Living With Mature Trees in Our Yards

Despite recent storm damage from falling trees, it is important to keep in mind the positive effects trees have in suburban yards.

The aftermath of Tropical Storm Irene saw many fallen trees that damaged homes, property, and power lines. Since the majority of the damage was caused by downed trees, I wondered if there was anything that could be done ahead of time to reduce damage from trees during a storm.

I spoke with John McDeshen of Tall Tree Service in Severna Park and asked if there are any measures that homeowners can take to prevent trees from striking their houses. He told me that there really is very little people can do to keep a tree from falling and damaging their home.

In his opinion, based on over 20 years of experience in the tree business, the combination of high winds and saturated soil can cause mature trees to fall.

McDeshen said winds in excess of 40 miles per hour will cause tree branches and pine trees to fall. When winds are in excess of 60 miles per hour, like during Irene, large hardwood trees such as oaks and tulip poplars will begin to come down. The saturated soil added to the problem from the strong winds and caused trees to uproot from the soil.

McDeshen stated that he often receives calls from concerned property owners asking him to remove a dead tree from their yard when a severe storm is in the forecast. He advises that a dead tree will be less likely to fall in a storm because it does not have the mass of leaves or needles to catch the wind.

In the event a tree falls during a storm and damages your house, it's a good idea to keep all receipts for any out of pocket expenses related to removing the tree and initiating repairs to your home.

Notify your insurance agent about the damage and the repairs that will be needed. Generally, the owner of the damaged property is responsible for filing a claim with their insurance company whether the fallen tree is from their yard or a neighboring yard.  If you are unsure of the level of coverage with your homeowner’s policy then contact your agent to review your policy and coverage before the next storm.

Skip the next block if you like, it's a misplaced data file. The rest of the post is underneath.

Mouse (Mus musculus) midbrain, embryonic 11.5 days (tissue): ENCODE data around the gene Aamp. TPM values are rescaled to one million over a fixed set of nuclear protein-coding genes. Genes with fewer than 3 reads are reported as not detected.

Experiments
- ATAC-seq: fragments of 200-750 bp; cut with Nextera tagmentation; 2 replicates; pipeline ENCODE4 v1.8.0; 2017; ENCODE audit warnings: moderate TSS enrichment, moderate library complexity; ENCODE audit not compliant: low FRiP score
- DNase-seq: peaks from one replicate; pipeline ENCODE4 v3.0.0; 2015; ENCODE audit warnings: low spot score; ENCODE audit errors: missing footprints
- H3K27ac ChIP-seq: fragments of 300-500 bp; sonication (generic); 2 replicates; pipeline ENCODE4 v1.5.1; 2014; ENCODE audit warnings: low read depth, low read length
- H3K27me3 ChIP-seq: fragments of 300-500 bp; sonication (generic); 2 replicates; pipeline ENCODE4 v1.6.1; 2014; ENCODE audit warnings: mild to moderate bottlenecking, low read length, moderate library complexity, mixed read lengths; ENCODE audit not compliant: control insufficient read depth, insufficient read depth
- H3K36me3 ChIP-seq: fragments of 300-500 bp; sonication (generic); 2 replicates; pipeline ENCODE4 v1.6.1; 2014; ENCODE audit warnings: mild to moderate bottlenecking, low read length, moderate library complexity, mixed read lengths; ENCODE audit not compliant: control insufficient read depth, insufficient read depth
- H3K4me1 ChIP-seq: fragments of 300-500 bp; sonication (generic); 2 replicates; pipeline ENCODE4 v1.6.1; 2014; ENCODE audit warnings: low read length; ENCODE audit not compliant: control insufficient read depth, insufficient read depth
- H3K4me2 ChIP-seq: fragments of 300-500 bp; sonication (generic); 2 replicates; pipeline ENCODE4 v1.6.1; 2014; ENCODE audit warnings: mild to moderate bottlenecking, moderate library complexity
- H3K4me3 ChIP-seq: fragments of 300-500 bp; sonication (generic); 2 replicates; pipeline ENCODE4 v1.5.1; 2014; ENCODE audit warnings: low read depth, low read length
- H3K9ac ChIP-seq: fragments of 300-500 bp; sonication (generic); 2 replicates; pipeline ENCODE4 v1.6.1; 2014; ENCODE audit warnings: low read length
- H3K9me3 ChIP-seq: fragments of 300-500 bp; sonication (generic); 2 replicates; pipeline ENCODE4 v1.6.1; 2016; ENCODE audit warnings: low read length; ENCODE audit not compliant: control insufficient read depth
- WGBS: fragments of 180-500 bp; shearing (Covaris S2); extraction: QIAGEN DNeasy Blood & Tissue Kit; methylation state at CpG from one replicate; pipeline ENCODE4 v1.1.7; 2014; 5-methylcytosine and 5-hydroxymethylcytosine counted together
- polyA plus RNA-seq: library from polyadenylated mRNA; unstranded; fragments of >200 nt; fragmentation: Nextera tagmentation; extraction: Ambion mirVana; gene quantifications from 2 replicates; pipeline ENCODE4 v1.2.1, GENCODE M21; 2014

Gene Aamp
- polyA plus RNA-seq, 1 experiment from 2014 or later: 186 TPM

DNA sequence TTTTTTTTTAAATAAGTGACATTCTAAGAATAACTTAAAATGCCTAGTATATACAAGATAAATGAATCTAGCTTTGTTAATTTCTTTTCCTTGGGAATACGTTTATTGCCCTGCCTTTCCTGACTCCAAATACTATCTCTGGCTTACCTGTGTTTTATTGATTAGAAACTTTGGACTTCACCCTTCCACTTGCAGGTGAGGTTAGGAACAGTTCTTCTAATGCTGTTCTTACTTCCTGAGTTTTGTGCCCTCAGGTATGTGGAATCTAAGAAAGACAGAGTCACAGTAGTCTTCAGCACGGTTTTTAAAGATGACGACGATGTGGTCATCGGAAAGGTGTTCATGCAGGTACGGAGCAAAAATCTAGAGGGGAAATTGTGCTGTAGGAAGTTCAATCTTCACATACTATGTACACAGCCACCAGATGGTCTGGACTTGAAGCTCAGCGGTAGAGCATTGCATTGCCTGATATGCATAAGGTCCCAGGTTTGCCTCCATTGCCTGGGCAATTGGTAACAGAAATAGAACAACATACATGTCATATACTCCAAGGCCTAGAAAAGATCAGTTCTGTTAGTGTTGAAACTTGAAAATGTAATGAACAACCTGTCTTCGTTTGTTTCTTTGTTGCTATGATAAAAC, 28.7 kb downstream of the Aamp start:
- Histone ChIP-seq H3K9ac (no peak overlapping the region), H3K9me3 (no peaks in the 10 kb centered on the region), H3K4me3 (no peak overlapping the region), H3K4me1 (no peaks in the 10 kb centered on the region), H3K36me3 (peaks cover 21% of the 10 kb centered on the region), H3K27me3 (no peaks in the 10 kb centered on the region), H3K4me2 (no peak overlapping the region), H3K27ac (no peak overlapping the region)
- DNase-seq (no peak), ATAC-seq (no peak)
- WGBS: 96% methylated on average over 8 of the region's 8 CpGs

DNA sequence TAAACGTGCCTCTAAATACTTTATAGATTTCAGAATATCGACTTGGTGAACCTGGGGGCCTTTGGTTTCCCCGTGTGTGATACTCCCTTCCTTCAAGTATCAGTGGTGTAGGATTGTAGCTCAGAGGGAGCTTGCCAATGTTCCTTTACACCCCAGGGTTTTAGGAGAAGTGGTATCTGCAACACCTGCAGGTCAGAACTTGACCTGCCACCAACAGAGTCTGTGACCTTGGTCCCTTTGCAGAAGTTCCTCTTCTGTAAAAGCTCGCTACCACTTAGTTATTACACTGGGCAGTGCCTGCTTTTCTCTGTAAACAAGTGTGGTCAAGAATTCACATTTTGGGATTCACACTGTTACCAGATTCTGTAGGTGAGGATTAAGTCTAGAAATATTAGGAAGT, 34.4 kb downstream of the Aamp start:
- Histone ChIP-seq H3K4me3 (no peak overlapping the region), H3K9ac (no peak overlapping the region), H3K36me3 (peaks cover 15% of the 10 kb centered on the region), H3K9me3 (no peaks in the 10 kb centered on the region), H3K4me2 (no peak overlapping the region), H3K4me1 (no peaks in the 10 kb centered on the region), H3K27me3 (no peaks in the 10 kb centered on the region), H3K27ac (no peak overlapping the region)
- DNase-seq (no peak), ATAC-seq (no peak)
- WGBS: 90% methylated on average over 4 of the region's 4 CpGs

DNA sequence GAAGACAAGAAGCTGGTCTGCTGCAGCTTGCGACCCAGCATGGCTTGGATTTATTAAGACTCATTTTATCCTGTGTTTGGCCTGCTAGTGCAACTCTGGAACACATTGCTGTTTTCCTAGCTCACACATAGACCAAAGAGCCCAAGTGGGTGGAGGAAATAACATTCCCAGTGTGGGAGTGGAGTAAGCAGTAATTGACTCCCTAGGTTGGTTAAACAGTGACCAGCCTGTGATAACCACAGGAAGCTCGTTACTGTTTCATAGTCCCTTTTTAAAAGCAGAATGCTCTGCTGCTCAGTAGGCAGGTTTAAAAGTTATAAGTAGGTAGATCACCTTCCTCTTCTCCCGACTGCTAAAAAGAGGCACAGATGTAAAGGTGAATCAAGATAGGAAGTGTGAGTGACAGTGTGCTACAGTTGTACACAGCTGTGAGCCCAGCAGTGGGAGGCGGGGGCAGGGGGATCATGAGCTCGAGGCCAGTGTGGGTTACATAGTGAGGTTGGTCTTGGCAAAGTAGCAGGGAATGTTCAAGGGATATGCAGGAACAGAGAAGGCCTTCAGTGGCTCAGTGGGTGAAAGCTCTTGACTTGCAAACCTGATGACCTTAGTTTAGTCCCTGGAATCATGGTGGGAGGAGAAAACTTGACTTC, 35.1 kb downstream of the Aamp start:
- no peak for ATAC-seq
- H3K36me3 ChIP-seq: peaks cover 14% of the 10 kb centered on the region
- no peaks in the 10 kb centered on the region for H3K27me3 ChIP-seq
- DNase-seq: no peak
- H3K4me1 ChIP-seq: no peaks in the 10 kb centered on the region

Despite all the pictures and stories in the media during the past week showing destruction of property by falling trees, there are many benefits to having trees in our yards. 

According to the Arbor Day Foundation, mature shade trees in a yard can help reduce cooling costs in summer, reduce carbon dioxide levels, and increase property value.

The USDA Forestry Service states the benefits of planting of trees “means improved water quality, resulting in less runoff and erosion. This allows more recharging of the ground water supply. Wooded areas help prevent the transport of sediment and chemicals into streams.” Trees, especially native species, also provide necessary habitat for wildlife.

While storm damage from trees can be very upsetting to homeowners and cause a great deal of inconvenience due to interrupted electrical service, the benefits of having trees in our yards will usually outweigh the negative effects from storm damage.

Valerie Avedon Gardiner September 06, 2011 at 05:46 PM
I am one of those people that called John at Tall Tree in the days before Irene! We came in from out of town and realized we need tree work done. Badly! But he was all booked up. We were fortunate during the storm, but I am not pushing my luck, even though I did not realize that trees with fewer leaves may actually stay put. Thanks for the article and the reminder to get him back over here to weed out the dead!!


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